Experiences from the front line

August 21, 2019


We believe the purpose of a regulatory body is to promote and protect the education and training system. Australia has a world-class education and training system that other countries envy, but the real-life stories below also raise questions. 


RTO One’s Experience: 


This is a very common scenario in a number of stories we have received: 


Letter from an ex-RTO owner: 


I used to run a one-man, private RTO, teaching only first aid.  I have been teaching first aid for 25 years. I recently got my CPR audited, and failed. 


When querying the auditor, I found some of his questions, regarding content, theory questions and scenarios, a bit odd. I asked just how long ago was it since he had updated his first aid.


He replied, and I have it in his email “I have never gotten a First Aid Certificate, it is on my list of things to do.” 


To discover that the auditor, making comments about CONTENT, was not himself qualified to put on bandaids, was a surprise. Unfortunately, the finding was that if I wished to proceed, I should approach the AAT. 


Being a one-man deliverer, and not having bags of money or free time, I withdrew my registration.


Currently sailing with my wife, working casually as a charter skipper, and loving not having to do paperwork any more. Should have done it earlier. I am one of the lucky ones – I own my own home and boat, and have no staff or debts.


The whole “UN-QUALIFIED AUDITOR” thing has me worried. It would be like a person auditing a driving school, who has never driven a car.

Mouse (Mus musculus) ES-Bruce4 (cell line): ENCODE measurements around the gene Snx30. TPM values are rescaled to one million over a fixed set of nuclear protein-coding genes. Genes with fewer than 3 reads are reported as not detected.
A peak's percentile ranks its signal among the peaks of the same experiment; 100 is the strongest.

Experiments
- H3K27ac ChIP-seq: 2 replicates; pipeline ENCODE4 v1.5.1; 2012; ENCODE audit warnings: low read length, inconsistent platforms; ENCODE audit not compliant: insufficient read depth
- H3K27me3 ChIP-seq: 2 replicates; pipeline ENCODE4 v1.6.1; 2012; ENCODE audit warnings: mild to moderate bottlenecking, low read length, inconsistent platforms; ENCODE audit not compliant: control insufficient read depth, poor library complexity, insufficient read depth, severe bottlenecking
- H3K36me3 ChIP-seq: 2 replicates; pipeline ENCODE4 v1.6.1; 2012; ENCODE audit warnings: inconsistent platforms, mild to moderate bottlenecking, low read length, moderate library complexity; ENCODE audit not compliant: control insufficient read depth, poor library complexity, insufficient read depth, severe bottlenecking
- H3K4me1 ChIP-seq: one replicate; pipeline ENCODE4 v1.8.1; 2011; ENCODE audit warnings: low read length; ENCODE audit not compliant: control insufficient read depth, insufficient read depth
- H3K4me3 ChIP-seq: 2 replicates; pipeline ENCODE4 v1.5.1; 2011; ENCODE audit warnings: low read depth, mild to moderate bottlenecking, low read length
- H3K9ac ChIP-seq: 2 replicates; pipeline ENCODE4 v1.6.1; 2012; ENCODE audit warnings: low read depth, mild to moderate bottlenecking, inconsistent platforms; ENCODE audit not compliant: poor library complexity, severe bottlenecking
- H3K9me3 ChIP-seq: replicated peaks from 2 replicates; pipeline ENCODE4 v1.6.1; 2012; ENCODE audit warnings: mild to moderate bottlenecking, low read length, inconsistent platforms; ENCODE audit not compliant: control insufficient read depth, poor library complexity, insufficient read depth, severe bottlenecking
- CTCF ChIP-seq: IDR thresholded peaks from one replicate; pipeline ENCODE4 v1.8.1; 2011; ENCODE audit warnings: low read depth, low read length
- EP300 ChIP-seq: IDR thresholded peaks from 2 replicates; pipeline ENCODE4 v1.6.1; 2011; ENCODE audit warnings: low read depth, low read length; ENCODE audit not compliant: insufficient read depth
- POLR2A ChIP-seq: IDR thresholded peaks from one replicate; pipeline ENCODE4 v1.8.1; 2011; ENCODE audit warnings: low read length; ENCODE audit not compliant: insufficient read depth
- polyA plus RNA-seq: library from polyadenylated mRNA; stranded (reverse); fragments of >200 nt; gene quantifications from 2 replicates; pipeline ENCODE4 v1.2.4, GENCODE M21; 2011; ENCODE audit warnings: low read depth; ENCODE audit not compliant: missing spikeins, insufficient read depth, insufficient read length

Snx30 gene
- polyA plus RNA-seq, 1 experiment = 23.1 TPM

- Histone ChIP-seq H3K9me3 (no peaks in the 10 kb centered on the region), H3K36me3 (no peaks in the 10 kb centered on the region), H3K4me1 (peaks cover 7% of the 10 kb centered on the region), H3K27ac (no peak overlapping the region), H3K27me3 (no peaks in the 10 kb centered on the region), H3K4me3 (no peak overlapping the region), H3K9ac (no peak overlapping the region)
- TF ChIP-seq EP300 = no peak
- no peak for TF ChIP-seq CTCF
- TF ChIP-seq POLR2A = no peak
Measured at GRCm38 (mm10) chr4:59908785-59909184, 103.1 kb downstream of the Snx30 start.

Questions that arise from this situation are: 


  1. How is an auditor who is not an expert in a particular industry allowed to audit and provide an outcome in that area? 

  2. Why was the learning and assessment material not checked through a subject matter expert when the auditor found it insufficient? 

  3. Why was an expert with 25 years of experience deemed non-compliant by an auditor who has no industry experience?

  4. Why was an opportunity for rectification not given? 


RTO Two’s experience: 


An existing  RTO lodged their CRICOS application before the changes of June 2018. The RTO was audited after 10 months and the RTO owners had to carry the cost of a 9B compliant building over this substantial amount of time. 


When ASQA audited the RTO they found a few rectifications and sent the audit report with the intention to cancel the RTO and the CRICOS registrations. The RTO then provided updated copies of the CRICOS documents requested and it was deemed 100% compliant. 


The RTO was still refused a CRICOS registration and treated as though the application had been lodged after the June 2018 changes. 


Questions that arise from this situation are: 

  1. Why would the June 2018 changes being applied to RTOs that lodged their application prior to that date? 

  2. Why are organisations having to wait 10 months or longer for ASQA audits? 

  3. Why were the CRICOS and ESOS documents were requested if ASQA had already made up their minds to refuse the application? 

  4. How will this help the Australian education and training sector? 


RTO Three’s experience: 


Disclaimer: Before you read this case study, please note, we strongly recommend all our clients and newsletter readers to follow regulatory guidelines and lodge your RTO and/or CRICOS application/s according to the guidelines of your regulatory body. 


In mid 2018 the CEO of a CRICOS RTO fell ill, therefore, the RTO was unable to lodge their CRICOS renewal application before the suggested 90 days prior to expiry . The RTO informed the regulatory body of the compelling and compassionate grounds, but ASQA did not co